As any decent pop historian will tell you, the story of The Rutles – the Pre-Fab Four – is a tale of rags to riches. Of how Ron, Dirk, Stig and Barry – managed by Leggy Mountbatten – progressed from the Rat Keller in Hamburg to the heights of Che Stadium in New York, expanding their minds with tea, creating Rutle Corps (which lost so much money they had to call in Ron Decline to save the day) and finally falling apart amid much acrimony and lawsuits. Along the way they changed the world with albums like A Hard Day’s Rut, Ouch!, Sgt Rutter’s Only Darts Club Band, Tragical History Tour and their final album Let It Rot. Or so the film All You Need Is Cash would have you believe. A perfect mockumentary on The Rutles, this film not only captures a glimpse of an alternate sixties, but is a time capsule of late 70s humour too, with numerous guest appearances (who knew Mick Jagger and Paul Simon had senses of humour? And playing star spotting is a lot of fun – look out for John Belushi, George Harrison, Dan Ackroyd and Ronnie Wood). Of course it’s the Beatles’ story seen through black humour tainted glasses, but the story is told so lovingly and with such affection that for those sixty minutes the viewer is immersed inside this parallel universe. One of the keys to this success was George Harrison who had worked with both Idle and Innes on the promo video for his single Crackerbox Palace in 1976, which was coincidentally shown on SNL … Harrison loved the idea of the Rutles and helped Innes and Idle in the production of the film, allowing them to see The Long And Winding Road, a documentary made by Apple head honcho Neil Aspinall in 1971 (which would eventually become Anthology two decades later) and giving them the rights to use some Beatles clips for the film. No matter how good the film was, it stood or fell on the music.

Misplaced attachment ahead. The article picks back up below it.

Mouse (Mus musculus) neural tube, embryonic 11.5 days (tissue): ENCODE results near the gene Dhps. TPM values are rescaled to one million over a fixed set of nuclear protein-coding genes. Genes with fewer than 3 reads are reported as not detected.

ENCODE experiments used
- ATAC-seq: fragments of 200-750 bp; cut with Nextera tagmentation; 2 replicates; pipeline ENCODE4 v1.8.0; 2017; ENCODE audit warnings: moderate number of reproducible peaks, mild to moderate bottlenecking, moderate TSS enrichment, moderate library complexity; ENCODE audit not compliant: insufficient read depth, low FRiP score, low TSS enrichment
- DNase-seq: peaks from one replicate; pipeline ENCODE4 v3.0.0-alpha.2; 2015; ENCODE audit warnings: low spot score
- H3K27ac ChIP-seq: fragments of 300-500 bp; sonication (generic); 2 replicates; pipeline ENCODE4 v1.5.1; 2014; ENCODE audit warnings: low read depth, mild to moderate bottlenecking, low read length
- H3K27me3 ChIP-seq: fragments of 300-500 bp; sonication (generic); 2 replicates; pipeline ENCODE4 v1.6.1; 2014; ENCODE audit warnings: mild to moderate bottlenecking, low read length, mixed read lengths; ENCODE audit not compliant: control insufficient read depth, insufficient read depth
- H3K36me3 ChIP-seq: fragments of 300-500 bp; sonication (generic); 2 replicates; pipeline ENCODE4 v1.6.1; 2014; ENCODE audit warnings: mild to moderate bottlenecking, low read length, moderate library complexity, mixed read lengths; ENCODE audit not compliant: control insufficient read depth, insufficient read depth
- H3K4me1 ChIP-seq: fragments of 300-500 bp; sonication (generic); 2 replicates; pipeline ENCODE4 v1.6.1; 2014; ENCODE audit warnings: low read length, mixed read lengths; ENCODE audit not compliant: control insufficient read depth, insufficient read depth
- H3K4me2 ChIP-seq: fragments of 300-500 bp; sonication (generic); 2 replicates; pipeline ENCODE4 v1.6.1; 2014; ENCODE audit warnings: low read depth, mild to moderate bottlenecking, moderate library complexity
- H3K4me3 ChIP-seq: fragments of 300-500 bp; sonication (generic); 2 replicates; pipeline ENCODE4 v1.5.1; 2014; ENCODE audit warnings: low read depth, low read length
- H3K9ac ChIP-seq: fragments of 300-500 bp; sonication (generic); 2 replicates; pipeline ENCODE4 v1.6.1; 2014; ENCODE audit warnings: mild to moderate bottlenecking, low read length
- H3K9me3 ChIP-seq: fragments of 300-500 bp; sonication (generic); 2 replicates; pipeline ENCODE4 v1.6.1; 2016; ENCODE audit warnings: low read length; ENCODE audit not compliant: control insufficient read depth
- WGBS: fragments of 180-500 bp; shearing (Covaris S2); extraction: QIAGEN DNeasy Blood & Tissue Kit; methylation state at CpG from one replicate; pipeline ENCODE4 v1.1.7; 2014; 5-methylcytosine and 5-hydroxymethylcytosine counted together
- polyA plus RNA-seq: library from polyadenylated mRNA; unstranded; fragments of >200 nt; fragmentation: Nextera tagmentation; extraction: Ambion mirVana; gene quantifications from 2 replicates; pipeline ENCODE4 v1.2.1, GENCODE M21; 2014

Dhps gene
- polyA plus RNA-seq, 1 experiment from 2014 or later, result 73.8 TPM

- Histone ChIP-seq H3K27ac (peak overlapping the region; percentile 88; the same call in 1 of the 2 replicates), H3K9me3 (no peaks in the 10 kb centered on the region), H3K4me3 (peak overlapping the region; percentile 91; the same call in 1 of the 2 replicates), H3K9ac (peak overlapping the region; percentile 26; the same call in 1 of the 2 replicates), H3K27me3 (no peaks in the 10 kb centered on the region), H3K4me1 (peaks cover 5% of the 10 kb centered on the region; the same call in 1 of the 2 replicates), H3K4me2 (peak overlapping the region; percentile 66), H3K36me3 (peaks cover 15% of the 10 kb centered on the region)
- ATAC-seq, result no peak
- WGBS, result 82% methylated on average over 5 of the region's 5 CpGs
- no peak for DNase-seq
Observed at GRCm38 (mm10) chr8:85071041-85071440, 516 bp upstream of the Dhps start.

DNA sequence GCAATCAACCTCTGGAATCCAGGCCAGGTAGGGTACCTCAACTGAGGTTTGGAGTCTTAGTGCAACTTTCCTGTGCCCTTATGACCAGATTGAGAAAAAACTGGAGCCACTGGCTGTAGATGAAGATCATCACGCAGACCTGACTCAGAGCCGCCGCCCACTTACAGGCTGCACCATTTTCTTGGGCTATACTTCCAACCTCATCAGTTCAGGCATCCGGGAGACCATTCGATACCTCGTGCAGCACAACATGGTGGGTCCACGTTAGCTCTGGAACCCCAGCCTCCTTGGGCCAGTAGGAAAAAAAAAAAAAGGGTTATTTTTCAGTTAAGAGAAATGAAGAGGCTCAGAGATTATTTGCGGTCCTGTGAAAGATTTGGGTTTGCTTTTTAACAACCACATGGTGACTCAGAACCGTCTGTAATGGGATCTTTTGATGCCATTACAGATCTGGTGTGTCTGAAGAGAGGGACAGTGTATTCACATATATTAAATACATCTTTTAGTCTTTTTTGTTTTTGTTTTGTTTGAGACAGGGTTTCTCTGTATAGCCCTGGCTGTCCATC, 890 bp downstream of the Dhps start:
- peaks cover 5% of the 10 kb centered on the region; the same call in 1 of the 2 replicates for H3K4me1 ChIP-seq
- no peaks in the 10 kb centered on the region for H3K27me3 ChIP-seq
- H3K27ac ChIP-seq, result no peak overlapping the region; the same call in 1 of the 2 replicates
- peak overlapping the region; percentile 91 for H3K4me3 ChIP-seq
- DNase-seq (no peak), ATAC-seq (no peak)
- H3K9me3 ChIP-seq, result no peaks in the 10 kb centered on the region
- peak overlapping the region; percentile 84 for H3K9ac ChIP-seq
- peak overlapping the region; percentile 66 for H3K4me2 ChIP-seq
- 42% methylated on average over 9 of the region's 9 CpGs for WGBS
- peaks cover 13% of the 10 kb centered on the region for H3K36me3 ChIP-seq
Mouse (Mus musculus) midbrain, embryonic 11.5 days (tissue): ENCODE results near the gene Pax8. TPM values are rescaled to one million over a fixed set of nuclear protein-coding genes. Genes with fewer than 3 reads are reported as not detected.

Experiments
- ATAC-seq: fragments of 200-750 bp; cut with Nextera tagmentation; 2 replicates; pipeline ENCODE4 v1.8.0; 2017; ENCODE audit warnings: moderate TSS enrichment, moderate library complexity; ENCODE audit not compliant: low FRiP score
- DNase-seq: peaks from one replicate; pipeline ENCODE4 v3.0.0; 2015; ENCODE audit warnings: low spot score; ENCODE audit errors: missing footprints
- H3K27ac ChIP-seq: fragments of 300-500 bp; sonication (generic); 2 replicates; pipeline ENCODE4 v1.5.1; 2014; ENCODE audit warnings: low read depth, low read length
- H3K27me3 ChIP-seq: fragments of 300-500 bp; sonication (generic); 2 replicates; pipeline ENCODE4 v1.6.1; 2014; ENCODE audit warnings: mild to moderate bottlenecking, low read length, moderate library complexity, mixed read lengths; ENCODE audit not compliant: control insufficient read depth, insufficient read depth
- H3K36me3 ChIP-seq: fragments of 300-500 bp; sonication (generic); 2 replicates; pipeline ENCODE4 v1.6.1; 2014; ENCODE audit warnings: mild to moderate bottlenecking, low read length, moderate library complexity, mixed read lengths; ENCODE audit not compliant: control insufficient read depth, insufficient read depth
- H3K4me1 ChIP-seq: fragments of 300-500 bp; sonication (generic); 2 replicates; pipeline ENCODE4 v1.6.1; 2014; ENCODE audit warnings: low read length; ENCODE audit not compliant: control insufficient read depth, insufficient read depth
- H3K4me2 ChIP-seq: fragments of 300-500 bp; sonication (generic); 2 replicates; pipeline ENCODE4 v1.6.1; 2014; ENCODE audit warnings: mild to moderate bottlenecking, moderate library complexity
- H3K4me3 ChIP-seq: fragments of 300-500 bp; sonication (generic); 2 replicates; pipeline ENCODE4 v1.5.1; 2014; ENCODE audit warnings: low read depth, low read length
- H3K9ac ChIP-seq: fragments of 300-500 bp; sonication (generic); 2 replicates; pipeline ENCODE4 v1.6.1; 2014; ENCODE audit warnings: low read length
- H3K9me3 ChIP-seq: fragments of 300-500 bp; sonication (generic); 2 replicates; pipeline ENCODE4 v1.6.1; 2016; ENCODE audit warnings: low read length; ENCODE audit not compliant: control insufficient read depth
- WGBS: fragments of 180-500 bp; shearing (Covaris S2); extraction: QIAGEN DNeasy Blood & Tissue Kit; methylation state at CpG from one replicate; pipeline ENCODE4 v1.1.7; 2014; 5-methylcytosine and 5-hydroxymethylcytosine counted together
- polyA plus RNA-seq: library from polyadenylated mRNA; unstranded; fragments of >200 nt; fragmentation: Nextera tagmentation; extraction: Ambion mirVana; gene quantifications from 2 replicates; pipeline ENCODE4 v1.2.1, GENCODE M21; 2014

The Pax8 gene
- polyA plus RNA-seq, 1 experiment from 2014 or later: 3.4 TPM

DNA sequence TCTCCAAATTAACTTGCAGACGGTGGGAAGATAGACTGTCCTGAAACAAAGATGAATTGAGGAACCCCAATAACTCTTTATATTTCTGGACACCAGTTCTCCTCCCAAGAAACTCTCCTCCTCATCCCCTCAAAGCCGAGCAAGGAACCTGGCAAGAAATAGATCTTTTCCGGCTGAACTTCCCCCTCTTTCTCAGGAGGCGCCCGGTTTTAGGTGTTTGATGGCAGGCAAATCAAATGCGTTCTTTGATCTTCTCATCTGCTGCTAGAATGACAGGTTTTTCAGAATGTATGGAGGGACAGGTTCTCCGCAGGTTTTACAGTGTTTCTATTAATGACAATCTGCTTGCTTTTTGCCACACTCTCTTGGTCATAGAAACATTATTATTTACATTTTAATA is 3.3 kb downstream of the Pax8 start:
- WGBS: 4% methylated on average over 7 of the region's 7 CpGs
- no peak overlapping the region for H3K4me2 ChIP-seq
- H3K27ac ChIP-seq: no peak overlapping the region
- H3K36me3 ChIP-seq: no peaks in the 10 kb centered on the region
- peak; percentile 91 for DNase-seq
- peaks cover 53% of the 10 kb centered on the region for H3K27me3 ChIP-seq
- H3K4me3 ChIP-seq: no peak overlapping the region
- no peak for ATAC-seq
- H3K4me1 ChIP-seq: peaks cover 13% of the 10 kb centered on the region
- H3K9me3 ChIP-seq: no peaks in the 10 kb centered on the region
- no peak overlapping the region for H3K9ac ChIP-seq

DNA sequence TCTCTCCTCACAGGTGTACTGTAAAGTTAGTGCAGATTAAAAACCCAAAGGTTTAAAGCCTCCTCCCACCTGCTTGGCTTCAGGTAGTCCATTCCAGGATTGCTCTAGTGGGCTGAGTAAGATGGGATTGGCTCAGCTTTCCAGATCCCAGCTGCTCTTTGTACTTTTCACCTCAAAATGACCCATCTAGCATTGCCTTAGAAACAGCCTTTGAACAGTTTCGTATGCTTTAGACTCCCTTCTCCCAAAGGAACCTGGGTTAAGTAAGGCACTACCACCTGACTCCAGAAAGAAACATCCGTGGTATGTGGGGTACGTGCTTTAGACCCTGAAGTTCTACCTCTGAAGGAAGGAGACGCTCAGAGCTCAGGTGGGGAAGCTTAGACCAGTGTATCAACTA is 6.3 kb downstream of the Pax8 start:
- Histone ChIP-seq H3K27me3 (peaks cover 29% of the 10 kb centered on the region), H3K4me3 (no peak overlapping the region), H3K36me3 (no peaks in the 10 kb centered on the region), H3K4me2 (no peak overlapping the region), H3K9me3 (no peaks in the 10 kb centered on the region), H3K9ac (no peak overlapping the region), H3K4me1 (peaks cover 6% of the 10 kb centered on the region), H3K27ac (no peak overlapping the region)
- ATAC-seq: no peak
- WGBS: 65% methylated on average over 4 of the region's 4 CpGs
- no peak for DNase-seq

The real life band The Rutles were of course led by Neil Innes, but the rest of the band were no slouches and had years of experience behind them. Drummer John Halsey and guitarist Ollie Halsall had been working together since the mid sixties through the Bo Street Runners, Timebox and Patto while multi instrumentalist Ricky Fataar had worked with the Beach Boys through the early seventies alongside his fellow countryman Blondie Chaplin. So there was plenty of pedigree in the musicianship – but what about the songs?